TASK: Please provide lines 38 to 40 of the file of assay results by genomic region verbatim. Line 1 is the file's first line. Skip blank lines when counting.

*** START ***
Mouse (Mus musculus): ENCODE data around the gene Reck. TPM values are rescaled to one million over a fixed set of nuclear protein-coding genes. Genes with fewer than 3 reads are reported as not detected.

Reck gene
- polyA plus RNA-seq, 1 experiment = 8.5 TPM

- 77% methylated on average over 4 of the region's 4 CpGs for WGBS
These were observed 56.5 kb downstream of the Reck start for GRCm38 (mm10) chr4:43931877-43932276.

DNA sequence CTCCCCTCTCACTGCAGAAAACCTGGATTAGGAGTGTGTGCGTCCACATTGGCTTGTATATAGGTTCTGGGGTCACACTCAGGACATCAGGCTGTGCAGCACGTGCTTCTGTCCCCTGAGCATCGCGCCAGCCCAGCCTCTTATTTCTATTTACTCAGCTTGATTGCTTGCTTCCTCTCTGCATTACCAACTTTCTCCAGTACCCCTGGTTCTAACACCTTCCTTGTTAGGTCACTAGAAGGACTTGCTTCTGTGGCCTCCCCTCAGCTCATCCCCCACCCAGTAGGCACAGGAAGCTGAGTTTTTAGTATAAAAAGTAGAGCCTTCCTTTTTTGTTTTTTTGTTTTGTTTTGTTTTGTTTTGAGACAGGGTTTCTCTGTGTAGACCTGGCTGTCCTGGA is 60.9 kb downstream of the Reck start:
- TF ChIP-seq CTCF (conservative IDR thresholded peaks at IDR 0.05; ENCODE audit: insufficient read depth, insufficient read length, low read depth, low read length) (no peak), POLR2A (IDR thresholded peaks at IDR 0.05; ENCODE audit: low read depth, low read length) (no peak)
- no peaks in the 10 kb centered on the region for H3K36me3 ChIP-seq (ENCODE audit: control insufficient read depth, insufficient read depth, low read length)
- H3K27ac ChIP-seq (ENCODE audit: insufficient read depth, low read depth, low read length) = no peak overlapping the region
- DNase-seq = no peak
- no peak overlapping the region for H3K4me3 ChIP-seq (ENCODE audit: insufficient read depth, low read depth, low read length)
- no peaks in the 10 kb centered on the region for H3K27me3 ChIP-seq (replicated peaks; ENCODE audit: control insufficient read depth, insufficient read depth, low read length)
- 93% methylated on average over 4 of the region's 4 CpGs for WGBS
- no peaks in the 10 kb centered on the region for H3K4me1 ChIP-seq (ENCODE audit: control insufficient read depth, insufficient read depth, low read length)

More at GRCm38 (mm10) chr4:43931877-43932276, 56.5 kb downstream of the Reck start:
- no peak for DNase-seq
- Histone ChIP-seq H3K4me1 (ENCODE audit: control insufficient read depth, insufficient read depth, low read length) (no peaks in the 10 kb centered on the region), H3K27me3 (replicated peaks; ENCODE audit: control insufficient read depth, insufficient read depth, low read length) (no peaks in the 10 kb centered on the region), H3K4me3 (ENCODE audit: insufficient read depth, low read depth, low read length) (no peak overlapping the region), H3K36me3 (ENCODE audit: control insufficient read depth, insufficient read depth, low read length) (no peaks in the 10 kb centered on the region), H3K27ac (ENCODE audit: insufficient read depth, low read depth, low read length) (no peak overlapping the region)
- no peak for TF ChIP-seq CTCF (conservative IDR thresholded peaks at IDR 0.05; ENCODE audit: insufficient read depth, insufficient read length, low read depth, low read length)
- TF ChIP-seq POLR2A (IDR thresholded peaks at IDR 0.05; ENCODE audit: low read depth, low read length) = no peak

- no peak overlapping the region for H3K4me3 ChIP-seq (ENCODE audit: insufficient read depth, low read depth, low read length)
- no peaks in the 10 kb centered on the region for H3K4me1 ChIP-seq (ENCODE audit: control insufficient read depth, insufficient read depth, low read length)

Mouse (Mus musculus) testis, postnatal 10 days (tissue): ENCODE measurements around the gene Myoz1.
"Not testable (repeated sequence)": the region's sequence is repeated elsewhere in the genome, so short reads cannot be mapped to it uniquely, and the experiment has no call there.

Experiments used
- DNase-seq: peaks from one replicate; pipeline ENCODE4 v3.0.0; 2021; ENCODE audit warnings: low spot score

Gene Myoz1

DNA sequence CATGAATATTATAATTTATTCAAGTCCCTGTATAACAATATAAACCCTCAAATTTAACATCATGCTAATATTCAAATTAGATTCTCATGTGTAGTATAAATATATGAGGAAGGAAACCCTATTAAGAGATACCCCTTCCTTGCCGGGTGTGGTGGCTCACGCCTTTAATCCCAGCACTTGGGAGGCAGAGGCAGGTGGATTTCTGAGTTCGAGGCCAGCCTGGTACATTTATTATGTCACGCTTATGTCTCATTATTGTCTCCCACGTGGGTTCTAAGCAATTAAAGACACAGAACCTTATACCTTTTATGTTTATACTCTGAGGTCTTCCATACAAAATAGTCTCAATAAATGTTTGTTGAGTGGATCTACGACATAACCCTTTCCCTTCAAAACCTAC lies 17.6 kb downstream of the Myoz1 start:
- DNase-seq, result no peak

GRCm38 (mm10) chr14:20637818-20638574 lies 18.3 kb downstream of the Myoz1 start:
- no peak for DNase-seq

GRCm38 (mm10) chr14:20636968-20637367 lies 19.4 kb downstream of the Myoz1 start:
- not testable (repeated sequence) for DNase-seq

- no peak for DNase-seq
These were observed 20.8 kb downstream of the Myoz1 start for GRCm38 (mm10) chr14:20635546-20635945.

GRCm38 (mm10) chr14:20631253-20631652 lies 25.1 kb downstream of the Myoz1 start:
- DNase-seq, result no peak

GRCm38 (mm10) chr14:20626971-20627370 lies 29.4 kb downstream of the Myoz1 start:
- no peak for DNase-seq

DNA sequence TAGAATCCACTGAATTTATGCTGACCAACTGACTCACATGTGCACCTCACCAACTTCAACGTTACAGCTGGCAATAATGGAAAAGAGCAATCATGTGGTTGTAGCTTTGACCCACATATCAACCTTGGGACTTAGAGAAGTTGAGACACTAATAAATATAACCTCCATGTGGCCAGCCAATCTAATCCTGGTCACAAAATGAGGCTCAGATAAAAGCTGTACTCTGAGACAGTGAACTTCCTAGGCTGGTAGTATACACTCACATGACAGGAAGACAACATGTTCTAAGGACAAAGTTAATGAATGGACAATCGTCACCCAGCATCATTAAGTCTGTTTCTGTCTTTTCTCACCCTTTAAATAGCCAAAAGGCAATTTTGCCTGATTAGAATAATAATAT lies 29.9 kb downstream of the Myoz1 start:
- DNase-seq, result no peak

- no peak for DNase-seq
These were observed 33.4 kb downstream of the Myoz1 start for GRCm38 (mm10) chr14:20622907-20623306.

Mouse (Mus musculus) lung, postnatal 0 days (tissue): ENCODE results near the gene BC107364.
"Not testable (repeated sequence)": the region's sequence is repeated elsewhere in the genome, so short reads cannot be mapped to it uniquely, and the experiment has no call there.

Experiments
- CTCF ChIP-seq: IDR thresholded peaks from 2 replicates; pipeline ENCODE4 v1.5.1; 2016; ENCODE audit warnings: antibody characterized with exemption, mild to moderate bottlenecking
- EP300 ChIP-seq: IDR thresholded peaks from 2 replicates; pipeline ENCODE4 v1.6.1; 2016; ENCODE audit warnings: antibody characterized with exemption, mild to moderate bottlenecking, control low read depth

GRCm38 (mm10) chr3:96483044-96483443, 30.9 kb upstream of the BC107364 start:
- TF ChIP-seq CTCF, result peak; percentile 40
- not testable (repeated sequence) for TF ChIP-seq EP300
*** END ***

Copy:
- no peak for DNase-seq

DNA sequence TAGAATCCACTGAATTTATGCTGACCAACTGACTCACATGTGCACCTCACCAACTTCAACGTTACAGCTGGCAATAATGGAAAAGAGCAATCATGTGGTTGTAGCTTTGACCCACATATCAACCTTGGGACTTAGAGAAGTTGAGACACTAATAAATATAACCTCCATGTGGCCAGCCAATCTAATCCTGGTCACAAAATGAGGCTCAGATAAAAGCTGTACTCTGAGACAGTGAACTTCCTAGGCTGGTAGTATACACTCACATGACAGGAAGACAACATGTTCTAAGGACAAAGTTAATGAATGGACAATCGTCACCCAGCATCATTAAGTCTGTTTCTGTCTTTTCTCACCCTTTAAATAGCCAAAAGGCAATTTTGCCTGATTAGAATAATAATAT lies 29.9 kb downstream of the Myoz1 start:
- DNase-seq, result no peak